We have barely managed to pass the entrance gate before the onslaught begins. Our first impression of Petra, is a shoddy scramble for business.
It will get worse than this as we proceed further into the site. More insistent. In the late afternoon heat, with the dust whirling around in the air in great puffs of orange sand, the barrage seems more irritating than perhaps it would be in some other, less demanding climate.
“Come, come. Just twenty dollars madam. Twenty dollars to Al Khazerna.”
I check my ticket. The price of a horse ride is included in the entry price.
“It says here I already paid.”
“No that is for a horse. Not a carriage.”
My four year old daughter is already walking determinedly towards the horses tied up nearby and has eyed a beautiful chestnut Arab. No mere carriage for her.
“We’ll just take one of the horses. Thanks all the same.”
I point to Helena as she descends upon her chosen steed and for an instant the Bedouin’s eyes flash with laughter. He seems impressed that she has taken to horses so young.
In the end, the horse ride last barely five minutes, taking us along the dirt track to the start of the Siq – the magnificent gorge that leads to the Al Khazema, where we dismount.
From deep within the chasm we hear the sound of hooves as they echo down the Siq, clattering and reverberating and the sound entices us in.
And how do you describe a place that overawes the senses in such a way? This is the question that vexes me as we start to walk through this magnificent natural wonder.
The rose, striated rock rises up all around us, the coolness of its long shadows a welcome relief from the glaring midday sun.
When we had entered, I had imagined the narrow chasm would feel somewhat claustrophobic. That those high, rocky walls would be intimidating and overbearing.
But in the shade of the chasm, the relief of the coolness ensures that the looming presence of the rose coloured rock feels soothing, and welcoming. It embraces and shelters the traveller that walks there.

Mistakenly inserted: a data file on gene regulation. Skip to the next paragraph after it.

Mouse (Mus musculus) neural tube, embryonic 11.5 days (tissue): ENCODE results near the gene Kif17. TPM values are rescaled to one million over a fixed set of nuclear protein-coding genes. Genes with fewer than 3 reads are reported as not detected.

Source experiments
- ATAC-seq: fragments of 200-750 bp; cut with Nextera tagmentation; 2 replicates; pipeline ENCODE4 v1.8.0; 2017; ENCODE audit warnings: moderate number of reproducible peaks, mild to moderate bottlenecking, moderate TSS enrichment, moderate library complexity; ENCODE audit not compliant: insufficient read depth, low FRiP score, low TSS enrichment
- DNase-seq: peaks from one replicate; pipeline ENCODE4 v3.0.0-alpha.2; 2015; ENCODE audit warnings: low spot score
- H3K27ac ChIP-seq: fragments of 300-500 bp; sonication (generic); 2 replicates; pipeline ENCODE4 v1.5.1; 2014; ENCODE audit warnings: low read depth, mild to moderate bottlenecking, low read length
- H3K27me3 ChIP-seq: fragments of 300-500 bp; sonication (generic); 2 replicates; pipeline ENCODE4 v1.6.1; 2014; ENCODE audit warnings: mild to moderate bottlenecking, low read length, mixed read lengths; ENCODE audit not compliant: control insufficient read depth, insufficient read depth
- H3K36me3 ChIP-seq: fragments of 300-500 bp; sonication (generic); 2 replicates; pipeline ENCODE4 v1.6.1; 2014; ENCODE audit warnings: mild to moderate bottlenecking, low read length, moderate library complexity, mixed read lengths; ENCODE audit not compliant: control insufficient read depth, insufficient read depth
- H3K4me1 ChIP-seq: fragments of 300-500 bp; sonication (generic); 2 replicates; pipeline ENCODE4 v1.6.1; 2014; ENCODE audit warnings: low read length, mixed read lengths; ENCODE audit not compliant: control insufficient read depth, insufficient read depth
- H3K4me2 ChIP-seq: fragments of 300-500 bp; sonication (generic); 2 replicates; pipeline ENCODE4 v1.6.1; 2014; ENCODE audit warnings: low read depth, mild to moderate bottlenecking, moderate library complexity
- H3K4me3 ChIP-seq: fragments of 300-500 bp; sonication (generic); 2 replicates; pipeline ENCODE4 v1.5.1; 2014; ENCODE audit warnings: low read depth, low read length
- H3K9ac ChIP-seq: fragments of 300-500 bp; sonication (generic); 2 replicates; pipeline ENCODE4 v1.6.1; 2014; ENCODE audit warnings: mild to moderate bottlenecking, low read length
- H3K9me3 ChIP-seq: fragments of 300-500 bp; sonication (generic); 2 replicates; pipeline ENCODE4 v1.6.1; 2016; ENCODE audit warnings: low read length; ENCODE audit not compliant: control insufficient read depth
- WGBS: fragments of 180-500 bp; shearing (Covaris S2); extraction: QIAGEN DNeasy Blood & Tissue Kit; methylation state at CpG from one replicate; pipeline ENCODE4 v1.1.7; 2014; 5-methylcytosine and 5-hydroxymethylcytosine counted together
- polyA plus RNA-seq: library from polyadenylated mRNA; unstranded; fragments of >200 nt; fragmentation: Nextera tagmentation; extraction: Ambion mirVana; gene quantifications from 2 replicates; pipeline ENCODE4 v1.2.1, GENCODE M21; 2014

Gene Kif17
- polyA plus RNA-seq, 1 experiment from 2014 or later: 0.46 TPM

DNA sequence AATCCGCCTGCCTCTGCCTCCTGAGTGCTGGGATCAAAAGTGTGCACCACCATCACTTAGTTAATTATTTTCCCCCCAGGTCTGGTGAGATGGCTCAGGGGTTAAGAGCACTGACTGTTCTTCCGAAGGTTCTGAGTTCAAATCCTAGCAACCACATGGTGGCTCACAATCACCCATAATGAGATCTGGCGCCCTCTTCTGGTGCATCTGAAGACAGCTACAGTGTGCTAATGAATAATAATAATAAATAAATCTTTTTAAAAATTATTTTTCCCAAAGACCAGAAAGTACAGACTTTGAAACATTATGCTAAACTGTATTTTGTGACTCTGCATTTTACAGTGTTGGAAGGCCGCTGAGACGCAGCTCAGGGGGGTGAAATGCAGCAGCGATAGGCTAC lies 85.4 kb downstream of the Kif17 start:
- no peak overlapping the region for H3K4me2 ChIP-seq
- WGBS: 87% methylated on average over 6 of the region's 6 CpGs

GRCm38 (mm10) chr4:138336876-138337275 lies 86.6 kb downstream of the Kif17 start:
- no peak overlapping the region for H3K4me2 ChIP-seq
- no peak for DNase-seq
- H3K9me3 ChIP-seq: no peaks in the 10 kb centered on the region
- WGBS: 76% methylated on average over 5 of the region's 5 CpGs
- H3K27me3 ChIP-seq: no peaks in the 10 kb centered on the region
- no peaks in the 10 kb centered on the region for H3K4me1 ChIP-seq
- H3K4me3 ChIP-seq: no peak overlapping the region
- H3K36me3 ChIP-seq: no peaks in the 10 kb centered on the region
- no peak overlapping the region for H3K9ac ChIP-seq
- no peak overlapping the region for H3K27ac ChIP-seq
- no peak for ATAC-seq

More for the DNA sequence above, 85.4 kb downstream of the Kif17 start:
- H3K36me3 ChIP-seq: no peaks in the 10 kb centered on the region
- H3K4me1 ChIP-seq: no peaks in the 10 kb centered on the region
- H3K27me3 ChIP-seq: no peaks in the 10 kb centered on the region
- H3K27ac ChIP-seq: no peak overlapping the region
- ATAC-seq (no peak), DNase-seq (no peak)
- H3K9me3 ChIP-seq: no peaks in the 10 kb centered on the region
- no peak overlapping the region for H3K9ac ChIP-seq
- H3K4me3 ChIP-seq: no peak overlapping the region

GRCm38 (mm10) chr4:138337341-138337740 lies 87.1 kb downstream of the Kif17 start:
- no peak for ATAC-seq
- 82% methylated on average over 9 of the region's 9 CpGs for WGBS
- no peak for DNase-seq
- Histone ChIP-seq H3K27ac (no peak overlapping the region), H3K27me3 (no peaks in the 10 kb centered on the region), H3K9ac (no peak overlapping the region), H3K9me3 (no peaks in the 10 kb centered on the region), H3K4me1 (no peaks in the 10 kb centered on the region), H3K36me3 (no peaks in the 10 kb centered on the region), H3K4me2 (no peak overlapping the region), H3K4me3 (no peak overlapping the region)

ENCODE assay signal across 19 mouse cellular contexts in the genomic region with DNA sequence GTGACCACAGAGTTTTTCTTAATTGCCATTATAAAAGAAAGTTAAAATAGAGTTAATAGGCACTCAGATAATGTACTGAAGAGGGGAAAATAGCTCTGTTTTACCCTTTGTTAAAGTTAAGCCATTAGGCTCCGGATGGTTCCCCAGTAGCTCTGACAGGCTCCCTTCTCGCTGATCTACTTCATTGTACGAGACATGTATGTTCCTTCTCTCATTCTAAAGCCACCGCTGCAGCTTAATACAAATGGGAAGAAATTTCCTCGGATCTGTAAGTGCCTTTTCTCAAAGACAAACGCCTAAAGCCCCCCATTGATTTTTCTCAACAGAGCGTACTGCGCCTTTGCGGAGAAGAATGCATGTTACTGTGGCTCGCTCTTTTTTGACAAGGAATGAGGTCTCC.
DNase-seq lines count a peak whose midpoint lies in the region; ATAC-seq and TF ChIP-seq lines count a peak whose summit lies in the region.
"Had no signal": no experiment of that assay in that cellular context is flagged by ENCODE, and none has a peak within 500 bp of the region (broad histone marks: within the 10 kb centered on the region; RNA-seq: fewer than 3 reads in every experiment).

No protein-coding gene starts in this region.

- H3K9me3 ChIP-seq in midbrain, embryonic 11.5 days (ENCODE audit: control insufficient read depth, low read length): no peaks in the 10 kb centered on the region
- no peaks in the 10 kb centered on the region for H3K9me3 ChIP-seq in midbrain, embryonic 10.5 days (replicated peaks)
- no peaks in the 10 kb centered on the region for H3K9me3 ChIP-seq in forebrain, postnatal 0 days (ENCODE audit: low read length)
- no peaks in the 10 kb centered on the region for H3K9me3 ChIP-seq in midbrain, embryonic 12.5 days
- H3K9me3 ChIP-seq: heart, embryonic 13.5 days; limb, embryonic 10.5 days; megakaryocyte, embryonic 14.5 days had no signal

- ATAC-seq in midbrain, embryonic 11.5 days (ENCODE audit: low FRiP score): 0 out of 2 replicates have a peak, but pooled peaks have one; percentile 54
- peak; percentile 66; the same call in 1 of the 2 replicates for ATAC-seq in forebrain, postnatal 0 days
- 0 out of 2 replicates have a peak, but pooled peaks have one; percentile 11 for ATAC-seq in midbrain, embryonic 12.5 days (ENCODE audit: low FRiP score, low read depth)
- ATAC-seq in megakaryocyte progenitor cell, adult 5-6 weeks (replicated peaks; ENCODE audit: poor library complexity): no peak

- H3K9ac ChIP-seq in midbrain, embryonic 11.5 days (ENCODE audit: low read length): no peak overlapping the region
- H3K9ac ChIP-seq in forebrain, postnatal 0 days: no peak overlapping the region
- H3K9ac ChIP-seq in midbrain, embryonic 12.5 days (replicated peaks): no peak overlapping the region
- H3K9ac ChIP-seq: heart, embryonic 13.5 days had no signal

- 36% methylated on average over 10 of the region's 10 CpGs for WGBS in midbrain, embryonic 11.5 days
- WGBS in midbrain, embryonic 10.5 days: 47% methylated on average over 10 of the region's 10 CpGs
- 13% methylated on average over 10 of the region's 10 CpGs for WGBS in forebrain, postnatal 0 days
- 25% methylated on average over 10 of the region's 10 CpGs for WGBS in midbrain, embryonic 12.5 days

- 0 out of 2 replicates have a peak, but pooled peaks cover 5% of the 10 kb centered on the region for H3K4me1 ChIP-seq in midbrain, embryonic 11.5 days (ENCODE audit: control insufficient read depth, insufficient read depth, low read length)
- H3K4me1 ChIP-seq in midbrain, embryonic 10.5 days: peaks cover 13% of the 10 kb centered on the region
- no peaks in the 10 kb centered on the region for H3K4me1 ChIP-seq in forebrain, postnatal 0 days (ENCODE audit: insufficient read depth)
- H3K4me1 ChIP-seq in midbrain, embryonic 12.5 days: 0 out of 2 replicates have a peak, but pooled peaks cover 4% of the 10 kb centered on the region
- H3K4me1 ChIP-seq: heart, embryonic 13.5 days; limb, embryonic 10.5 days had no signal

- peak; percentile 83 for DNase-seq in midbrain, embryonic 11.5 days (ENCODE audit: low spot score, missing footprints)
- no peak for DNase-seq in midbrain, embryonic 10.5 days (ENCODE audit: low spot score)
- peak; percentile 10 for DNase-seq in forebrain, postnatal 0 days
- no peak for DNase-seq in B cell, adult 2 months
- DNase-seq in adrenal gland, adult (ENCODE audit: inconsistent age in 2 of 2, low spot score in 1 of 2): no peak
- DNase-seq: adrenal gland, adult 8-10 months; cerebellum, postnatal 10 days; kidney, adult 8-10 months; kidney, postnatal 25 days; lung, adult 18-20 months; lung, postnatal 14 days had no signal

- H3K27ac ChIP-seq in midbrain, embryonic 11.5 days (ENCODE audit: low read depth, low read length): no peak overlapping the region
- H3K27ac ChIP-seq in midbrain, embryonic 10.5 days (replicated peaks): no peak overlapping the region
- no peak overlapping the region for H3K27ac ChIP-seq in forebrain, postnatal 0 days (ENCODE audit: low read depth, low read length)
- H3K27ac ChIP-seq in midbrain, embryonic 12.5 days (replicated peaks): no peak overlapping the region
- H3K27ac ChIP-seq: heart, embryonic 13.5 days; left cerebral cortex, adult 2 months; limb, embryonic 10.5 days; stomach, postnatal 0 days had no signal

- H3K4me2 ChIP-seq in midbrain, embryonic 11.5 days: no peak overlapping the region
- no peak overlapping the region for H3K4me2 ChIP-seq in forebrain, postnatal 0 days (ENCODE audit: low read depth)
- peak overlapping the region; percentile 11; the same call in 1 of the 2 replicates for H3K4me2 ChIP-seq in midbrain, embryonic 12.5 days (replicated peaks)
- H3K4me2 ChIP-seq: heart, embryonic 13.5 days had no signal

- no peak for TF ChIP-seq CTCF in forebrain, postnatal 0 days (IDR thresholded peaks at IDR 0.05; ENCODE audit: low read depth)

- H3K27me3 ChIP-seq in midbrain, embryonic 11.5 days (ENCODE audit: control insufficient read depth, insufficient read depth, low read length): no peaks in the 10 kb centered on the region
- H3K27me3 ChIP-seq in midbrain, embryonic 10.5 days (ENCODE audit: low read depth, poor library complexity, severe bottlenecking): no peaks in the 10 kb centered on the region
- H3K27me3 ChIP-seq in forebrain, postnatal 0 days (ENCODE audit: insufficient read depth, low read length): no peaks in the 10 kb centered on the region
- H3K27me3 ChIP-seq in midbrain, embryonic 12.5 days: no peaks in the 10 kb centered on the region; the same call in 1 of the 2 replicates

The rapid clatter of horses hooves and the jangling of bells as a carriage canters past shatters the serenity and we jump aside to ensure we are not trodden under, and it is only then that I become aware of the silence.
For despite the fact that there are a good few tourists walking through the Siq, the place is strangely quiet. Now and then a voice will rise up, reverberate, then dissipate in an echo. Then silence.
We walk on and no-one speaks, save for he odd sigh or occasional wow as we pass by various carved out hollows in the rock that once served as Nabatean dwellings. The sight of the cool sanctuary strikes me as something clever and elegant. Simple, yes, but far from primitive.
Following the Siq I note the channels and watering holes that have been built there. Feats of engineering that bear testament to the ingenuity of man, even when confronted with such daunting surroundings.
And then, through a chink in the rock we see the light pour in. We walk on and it is Helena that breaks the silence. Her tiny voice rising up with genuine delight.
The Al Khazema.
Wow doesn’t even begin to describe it.
I have seen it often, of course. On posters, in guide books, on television. But nothing prepares you for the sheer grandeur of the thing. The height, the warmth of the colours. The elaborate carvings of the columns and the arches.
A building that says “here I am”. I wonder at that now. How it must have been to behold such a place at the height of the Nabatean age. How imposing would this place have seemed then? This testament to wealth and power?
Even the soothing colours of the rose stone cannot soften the emphatic triumph of the place.
Perhaps Helena is right after all. Wow sums it up perfectly.
I take out the map and try to get a sense of how vast the site is. It is impossible for us to see it all but more than anything I long to see the Monastery, the largest building on the site.
It’s along way off. But the ever prestn guides have spotted me and they hone in on their target.
“Where do you want to go?”
I point to the monastery on the map, then look down at Helena.
“I don’t think she can make it. It’s too far.”
“Oh no, no problem. She can sit on the donkey. Twenty dollars.”
I am a lousy negotiator and Paolo knows it. he steps in to take over.
“Ten and you have a deal.” I hang around for a bit and marvel at the way the two negotiate and haggle a decent price. Why is it I can never manage such a thing? I cringe with embarrassment at the mere thought of having to haggle.